Making what you write your own

 

One important aspect of academic writing is to offer some critique, or evaluation, of the sources you are reading. You should bear in mind that this does not necessarily mean being negative. You might, for example, want to write about why a study, or theory, is particularly useful.

 

You can learn the forms of criticism commonly used in your subject area(s) in a number of ways. Try paying careful attention to how your lecturers evaluate others’ work, to how studies are evaluated during tutorial discussion, or to how established authors in your area evaluate other people’s research.

 

Another way to make a piece of work your own is to develop a new synthesis, or organization, of ideas from a range of sources. This is where having well structured notes can really help. Mind maps are particularly useful for this kind of work.

 

Although quoting in the correct manner means you should not get into trouble for plagiarizing you may still get a low mark if you use too many quotes as the professor will not be able to tell whether you have really understood the material for yourself.

 

Reference:

Dr Velda McCune, Study Development Adviser, Centre for Teaching, Learning and Assessment, University of Edinburgh.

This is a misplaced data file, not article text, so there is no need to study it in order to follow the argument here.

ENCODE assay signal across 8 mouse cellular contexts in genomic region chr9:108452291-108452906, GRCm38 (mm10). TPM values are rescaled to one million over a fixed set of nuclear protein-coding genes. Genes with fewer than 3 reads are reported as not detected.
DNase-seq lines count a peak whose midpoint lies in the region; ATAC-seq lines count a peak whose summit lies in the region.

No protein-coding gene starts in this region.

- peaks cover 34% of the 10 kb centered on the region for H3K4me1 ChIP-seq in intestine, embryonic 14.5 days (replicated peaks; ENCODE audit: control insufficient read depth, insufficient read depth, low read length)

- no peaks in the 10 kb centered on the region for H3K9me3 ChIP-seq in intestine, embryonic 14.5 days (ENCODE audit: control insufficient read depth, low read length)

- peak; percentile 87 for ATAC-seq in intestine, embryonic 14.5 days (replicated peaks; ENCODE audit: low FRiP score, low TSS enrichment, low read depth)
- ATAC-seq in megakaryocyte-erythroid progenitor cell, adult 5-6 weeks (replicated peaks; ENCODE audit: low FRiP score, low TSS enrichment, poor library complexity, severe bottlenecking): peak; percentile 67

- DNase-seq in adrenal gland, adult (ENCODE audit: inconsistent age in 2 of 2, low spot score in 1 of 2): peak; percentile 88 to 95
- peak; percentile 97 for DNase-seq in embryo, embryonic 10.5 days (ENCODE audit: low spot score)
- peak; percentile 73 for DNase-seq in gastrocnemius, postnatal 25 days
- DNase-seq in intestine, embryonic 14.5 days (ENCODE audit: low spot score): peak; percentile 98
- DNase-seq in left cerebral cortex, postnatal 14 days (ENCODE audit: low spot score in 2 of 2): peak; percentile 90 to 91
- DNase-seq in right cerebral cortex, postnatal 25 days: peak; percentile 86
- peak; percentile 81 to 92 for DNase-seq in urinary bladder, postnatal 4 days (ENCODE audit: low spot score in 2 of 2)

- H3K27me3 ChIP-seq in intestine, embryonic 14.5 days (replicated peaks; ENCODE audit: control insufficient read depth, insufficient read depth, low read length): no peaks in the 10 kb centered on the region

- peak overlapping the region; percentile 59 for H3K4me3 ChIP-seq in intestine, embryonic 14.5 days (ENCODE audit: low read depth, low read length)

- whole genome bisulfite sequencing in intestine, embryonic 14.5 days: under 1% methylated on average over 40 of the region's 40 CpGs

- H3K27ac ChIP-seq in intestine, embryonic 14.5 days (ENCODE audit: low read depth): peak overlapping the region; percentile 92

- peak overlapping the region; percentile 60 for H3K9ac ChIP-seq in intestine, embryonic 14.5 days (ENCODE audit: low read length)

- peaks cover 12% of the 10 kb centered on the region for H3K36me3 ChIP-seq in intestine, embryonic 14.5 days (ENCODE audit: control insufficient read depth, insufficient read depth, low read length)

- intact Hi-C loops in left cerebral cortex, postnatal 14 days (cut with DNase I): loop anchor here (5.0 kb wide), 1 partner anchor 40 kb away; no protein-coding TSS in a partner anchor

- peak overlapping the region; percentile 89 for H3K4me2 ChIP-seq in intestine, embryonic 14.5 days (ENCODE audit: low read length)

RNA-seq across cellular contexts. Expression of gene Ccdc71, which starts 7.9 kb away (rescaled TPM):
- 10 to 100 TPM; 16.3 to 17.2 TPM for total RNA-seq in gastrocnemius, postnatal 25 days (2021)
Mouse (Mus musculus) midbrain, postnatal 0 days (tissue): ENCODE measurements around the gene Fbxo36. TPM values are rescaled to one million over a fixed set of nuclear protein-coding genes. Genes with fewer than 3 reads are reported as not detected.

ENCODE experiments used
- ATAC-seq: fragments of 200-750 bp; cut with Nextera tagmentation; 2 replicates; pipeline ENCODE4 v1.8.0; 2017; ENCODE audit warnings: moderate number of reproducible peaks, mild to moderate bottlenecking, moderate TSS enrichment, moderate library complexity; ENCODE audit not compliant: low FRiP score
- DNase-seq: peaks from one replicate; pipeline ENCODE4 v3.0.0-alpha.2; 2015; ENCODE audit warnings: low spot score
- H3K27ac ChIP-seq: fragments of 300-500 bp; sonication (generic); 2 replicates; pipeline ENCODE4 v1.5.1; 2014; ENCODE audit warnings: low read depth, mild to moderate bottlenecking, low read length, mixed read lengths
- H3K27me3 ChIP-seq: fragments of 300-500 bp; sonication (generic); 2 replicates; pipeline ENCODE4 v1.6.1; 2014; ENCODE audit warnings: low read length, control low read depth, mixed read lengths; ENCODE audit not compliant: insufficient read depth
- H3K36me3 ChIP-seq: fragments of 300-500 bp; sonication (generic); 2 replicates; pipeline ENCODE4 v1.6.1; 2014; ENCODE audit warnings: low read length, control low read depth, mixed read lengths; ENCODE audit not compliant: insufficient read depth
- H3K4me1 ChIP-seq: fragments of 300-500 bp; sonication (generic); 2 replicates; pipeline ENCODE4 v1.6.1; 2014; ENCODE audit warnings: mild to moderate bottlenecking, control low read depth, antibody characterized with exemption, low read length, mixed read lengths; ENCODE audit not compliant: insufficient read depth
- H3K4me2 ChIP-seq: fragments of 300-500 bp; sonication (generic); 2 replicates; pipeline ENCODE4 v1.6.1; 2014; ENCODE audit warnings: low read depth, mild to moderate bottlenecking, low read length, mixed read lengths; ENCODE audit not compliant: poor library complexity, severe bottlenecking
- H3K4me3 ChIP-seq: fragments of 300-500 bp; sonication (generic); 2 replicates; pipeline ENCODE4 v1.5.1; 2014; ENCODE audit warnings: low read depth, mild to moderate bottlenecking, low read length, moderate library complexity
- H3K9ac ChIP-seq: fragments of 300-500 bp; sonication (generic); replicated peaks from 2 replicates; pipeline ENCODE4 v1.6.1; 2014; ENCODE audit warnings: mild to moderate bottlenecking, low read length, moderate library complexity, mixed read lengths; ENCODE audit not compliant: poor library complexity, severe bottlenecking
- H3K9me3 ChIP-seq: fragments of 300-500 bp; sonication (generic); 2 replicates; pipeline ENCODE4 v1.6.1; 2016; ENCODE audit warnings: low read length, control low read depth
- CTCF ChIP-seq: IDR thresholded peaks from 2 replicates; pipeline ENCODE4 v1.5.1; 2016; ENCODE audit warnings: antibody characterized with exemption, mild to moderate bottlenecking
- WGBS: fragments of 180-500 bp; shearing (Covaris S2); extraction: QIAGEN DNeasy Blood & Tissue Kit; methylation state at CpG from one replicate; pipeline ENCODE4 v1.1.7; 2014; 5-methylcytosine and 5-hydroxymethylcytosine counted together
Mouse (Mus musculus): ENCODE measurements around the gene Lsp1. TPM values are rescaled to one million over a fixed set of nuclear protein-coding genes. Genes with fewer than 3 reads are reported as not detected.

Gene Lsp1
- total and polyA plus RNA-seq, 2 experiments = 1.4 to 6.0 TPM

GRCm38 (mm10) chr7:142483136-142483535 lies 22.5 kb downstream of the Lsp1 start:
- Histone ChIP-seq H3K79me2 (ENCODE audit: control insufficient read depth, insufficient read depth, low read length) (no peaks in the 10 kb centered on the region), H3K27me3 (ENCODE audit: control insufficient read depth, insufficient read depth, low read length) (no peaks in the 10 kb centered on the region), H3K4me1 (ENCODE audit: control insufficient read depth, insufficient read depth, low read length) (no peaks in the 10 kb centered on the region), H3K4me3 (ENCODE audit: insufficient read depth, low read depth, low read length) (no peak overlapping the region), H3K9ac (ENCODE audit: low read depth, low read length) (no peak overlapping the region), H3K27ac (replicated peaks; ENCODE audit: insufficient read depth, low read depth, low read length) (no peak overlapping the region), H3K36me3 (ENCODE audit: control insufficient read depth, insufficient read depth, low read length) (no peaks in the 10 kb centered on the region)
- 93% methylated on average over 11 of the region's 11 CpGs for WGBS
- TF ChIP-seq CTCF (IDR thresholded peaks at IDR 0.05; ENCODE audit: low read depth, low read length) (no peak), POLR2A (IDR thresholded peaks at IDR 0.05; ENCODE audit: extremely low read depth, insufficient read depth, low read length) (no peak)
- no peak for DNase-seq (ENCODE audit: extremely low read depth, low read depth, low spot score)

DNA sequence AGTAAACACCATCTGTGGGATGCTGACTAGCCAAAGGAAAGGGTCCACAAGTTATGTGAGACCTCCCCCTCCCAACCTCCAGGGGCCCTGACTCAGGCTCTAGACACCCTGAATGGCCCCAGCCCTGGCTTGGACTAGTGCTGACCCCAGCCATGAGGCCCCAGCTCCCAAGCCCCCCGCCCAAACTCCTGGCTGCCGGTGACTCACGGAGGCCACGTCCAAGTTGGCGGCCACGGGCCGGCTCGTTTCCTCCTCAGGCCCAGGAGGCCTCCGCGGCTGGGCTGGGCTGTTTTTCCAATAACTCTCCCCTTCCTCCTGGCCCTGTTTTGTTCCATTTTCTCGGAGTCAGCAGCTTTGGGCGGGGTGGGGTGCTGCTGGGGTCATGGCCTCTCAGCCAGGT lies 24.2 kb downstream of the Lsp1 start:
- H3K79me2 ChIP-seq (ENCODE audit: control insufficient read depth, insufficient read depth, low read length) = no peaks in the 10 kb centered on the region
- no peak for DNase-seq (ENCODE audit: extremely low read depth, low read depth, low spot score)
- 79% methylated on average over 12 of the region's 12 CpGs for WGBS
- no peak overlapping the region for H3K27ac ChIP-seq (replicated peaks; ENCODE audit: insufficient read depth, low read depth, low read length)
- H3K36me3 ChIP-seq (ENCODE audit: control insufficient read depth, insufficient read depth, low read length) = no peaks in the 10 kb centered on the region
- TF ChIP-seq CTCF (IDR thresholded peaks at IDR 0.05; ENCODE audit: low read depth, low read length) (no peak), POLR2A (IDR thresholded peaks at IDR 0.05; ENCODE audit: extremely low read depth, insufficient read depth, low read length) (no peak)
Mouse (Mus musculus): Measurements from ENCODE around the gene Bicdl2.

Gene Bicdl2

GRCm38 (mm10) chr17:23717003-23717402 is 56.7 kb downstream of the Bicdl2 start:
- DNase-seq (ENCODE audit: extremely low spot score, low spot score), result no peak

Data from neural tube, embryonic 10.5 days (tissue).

What Happens When the Sources Seem to be Writing My Paper For Me?

One of the most common problems the writer of any research paper has is learning how to handle a number of outside sources. It is poor form to use quotation after quotation, without a break, because the writer is not writing the paper--the sources are! Additionally, the paper loses the writer's own tone and ends up sounding like someone else wrote it. The solution?

Note that one of the differences in these introductions is partially in the choice of verb (writes, agree, emphasizes, discusses). Use the right verb for the right circumstance.

Reference:

RSCC OWL. Copyright 1996 Jennifer Jordan-Henley. Updated August 2002.